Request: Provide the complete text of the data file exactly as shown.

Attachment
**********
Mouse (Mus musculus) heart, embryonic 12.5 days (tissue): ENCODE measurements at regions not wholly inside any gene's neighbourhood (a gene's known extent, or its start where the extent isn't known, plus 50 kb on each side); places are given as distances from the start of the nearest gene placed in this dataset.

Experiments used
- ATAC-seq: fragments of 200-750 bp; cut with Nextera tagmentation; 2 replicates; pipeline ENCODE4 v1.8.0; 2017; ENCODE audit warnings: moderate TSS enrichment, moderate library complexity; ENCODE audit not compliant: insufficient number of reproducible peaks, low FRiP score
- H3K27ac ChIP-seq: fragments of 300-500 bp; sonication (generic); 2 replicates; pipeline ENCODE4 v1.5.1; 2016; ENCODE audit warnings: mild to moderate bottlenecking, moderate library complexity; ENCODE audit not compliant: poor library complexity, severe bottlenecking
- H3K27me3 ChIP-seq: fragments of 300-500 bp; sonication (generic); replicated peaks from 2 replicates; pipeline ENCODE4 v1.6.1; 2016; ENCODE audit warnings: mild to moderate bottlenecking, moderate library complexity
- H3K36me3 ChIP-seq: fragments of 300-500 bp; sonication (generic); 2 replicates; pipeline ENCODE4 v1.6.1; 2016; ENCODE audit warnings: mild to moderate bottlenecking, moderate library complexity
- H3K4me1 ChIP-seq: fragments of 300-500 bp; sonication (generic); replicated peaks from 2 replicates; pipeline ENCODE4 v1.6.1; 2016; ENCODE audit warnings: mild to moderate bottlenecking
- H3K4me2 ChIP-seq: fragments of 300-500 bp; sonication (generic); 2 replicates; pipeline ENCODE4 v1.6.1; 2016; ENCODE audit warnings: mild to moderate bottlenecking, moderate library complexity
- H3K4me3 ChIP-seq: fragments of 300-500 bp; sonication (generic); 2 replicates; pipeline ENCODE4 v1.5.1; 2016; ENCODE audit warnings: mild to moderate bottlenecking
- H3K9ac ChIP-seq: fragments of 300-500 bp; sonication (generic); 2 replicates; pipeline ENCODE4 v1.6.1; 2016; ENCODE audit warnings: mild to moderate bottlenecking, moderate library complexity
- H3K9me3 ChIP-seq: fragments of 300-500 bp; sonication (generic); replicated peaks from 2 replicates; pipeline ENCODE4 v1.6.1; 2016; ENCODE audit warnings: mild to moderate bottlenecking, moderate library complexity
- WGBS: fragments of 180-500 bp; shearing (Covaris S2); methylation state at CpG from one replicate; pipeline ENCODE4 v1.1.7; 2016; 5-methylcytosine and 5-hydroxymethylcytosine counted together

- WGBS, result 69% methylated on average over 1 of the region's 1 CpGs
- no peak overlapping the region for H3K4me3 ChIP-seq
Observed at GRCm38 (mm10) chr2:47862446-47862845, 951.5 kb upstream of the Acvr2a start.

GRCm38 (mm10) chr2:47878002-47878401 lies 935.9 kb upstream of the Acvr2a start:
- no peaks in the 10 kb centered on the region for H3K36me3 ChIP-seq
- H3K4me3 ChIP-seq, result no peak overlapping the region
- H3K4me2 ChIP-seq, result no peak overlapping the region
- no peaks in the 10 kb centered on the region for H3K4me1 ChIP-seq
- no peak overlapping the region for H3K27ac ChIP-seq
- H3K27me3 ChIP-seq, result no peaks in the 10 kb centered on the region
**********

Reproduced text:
Mouse (Mus musculus) heart, embryonic 12.5 days (tissue): ENCODE measurements at regions not wholly inside any gene's neighbourhood (a gene's known extent, or its start where the extent isn't known, plus 50 kb on each side); places are given as distances from the start of the nearest gene placed in this dataset.

Experiments used
- ATAC-seq: fragments of 200-750 bp; cut with Nextera tagmentation; 2 replicates; pipeline ENCODE4 v1.8.0; 2017; ENCODE audit warnings: moderate TSS enrichment, moderate library complexity; ENCODE audit not compliant: insufficient number of reproducible peaks, low FRiP score
- H3K27ac ChIP-seq: fragments of 300-500 bp; sonication (generic); 2 replicates; pipeline ENCODE4 v1.5.1; 2016; ENCODE audit warnings: mild to moderate bottlenecking, moderate library complexity; ENCODE audit not compliant: poor library complexity, severe bottlenecking
- H3K27me3 ChIP-seq: fragments of 300-500 bp; sonication (generic); replicated peaks from 2 replicates; pipeline ENCODE4 v1.6.1; 2016; ENCODE audit warnings: mild to moderate bottlenecking, moderate library complexity
- H3K36me3 ChIP-seq: fragments of 300-500 bp; sonication (generic); 2 replicates; pipeline ENCODE4 v1.6.1; 2016; ENCODE audit warnings: mild to moderate bottlenecking, moderate library complexity
- H3K4me1 ChIP-seq: fragments of 300-500 bp; sonication (generic); replicated peaks from 2 replicates; pipeline ENCODE4 v1.6.1; 2016; ENCODE audit warnings: mild to moderate bottlenecking
- H3K4me2 ChIP-seq: fragments of 300-500 bp; sonication (generic); 2 replicates; pipeline ENCODE4 v1.6.1; 2016; ENCODE audit warnings: mild to moderate bottlenecking, moderate library complexity
- H3K4me3 ChIP-seq: fragments of 300-500 bp; sonication (generic); 2 replicates; pipeline ENCODE4 v1.5.1; 2016; ENCODE audit warnings: mild to moderate bottlenecking
- H3K9ac ChIP-seq: fragments of 300-500 bp; sonication (generic); 2 replicates; pipeline ENCODE4 v1.6.1; 2016; ENCODE audit warnings: mild to moderate bottlenecking, moderate library complexity
- H3K9me3 ChIP-seq: fragments of 300-500 bp; sonication (generic); replicated peaks from 2 replicates; pipeline ENCODE4 v1.6.1; 2016; ENCODE audit warnings: mild to moderate bottlenecking, moderate library complexity
- WGBS: fragments of 180-500 bp; shearing (Covaris S2); methylation state at CpG from one replicate; pipeline ENCODE4 v1.1.7; 2016; 5-methylcytosine and 5-hydroxymethylcytosine counted together

- WGBS, result 69% methylated on average over 1 of the region's 1 CpGs
- no peak overlapping the region for H3K4me3 ChIP-seq
Observed at GRCm38 (mm10) chr2:47862446-47862845, 951.5 kb upstream of the Acvr2a start.

GRCm38 (mm10) chr2:47878002-47878401 lies 935.9 kb upstream of the Acvr2a start:
- no peaks in the 10 kb centered on the region for H3K36me3 ChIP-seq
- H3K4me3 ChIP-seq, result no peak overlapping the region
- H3K4me2 ChIP-seq, result no peak overlapping the region
- no peaks in the 10 kb centered on the region for H3K4me1 ChIP-seq
- no peak overlapping the region for H3K27ac ChIP-seq
- H3K27me3 ChIP-seq, result no peaks in the 10 kb centered on the region